What You Should Know About Navicular Stress Fractures
- Volume 23 - Issue 11 - November 2010
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The patient wore a short leg cast and was non-weightbearing for six weeks. After cast removal, the patient wore a walking boot for an additional two weeks. He resumed jogging eight weeks after the initiation of his treatment and was able to return to football later in the same season with complete resolution of his symptoms. The patient remained pain free at the most recent follow-up visit.
The recent literature suggests that patients with navicular stress fractures are undergoing surgery or they are receiving conservative weightbearing management as a first-line treatment option with the expectation that they will return to their activity more quickly.5,26,27 Although surgical treatment seems increasingly common, it remains largely underreported in the literature.
Patients treated with non-weightbearing cast immobilization for six weeks should expect a successful outcome in over 90 percent of cases and a return to activity in approximately five months.7 First-line surgical treatment resulted in successful outcomes in only 82 percent of cases. Conservative non-weightbearing management is the standard of care for initial treatment of both partial and complete stress fractures of the tarsal navicular.7 Conservative weightbearing treatment is never recommended for navicular fractures and surgical intervention is reserved for failed conservative treatment.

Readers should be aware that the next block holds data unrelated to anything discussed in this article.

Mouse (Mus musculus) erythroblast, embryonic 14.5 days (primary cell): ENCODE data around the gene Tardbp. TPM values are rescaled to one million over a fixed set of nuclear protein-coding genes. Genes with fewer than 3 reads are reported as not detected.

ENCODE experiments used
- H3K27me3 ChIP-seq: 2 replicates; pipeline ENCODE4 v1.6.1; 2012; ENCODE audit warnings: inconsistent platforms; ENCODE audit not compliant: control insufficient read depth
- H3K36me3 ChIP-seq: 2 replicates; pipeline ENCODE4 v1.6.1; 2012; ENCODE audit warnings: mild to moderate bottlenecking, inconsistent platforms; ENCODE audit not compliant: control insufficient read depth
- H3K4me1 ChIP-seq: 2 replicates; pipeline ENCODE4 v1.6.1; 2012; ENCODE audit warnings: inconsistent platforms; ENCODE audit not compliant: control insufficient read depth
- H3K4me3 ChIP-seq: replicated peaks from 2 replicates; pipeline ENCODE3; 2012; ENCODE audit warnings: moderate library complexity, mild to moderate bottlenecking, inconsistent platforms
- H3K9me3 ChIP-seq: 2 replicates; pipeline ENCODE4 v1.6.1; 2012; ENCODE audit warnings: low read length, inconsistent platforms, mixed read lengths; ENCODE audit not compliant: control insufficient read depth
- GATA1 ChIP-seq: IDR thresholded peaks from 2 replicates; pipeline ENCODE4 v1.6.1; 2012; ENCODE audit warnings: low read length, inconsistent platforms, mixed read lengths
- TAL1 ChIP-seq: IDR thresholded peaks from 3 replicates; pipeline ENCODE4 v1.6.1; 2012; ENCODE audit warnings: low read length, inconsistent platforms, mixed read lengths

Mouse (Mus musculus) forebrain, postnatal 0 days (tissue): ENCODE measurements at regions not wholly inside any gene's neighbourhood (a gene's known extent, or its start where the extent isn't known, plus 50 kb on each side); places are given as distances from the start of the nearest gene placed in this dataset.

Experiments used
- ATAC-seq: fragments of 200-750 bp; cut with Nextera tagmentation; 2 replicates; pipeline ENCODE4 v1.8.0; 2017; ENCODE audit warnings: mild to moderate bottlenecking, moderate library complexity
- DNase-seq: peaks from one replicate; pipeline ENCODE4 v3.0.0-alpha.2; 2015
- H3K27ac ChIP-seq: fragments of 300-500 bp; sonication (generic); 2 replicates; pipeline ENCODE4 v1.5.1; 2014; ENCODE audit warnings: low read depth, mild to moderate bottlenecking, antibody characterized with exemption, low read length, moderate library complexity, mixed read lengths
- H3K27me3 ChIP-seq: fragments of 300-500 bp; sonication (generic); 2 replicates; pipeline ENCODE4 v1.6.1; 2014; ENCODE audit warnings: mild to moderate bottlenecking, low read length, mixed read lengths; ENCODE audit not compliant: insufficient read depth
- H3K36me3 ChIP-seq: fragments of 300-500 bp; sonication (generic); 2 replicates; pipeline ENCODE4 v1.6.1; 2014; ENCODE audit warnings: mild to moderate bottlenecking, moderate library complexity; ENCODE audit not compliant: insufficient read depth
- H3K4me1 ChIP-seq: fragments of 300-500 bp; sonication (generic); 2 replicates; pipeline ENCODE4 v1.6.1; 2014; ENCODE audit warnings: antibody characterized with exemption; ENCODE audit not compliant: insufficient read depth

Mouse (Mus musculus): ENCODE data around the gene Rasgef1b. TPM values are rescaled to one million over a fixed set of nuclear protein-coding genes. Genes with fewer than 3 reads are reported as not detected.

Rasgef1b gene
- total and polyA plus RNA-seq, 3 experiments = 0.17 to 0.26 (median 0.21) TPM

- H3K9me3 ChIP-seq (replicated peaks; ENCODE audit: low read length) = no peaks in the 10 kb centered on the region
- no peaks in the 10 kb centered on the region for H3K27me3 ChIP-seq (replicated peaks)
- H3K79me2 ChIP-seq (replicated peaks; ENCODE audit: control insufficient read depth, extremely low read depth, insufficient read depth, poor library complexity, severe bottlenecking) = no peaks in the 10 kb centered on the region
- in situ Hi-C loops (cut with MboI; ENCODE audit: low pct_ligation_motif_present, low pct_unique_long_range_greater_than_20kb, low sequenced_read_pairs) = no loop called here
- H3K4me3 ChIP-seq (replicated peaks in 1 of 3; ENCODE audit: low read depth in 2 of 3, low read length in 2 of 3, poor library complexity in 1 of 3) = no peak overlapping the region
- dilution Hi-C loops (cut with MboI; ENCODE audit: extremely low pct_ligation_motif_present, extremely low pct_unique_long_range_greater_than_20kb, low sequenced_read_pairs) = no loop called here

Dr. Fowler is a fourth-year resident within the Department of Orthopaedic Surgery and Sports Medicine at the Temple University School of Medicine in Philadelphia.
Dr. Gaughan is an Associate Professor of Physiology and the Director of the Biostatistics and Consulting Center at the Temple University School of Medicine in Philadelphia.
Dr. Boden is board certified in sports medicine and orthopedic surgery by the American Board of Orthopedic Surgery. He is in private practice in Rockville, Md.
Dr. Torg is an Adjunct Clinical Professor in the Department of Orthopaedic Surgery and Sports Medicine at the Temple University School of Medicine in Philadelphia. He is in private practice at the Orthopaedic Center in Rockville, Md.
For further reading, see “Key Insights For Treating Navicular Stress Fractures” in the October 2008 issue of Podiatry Today or “How To Detect And Treat Running Injuries” in the May 2005 issue.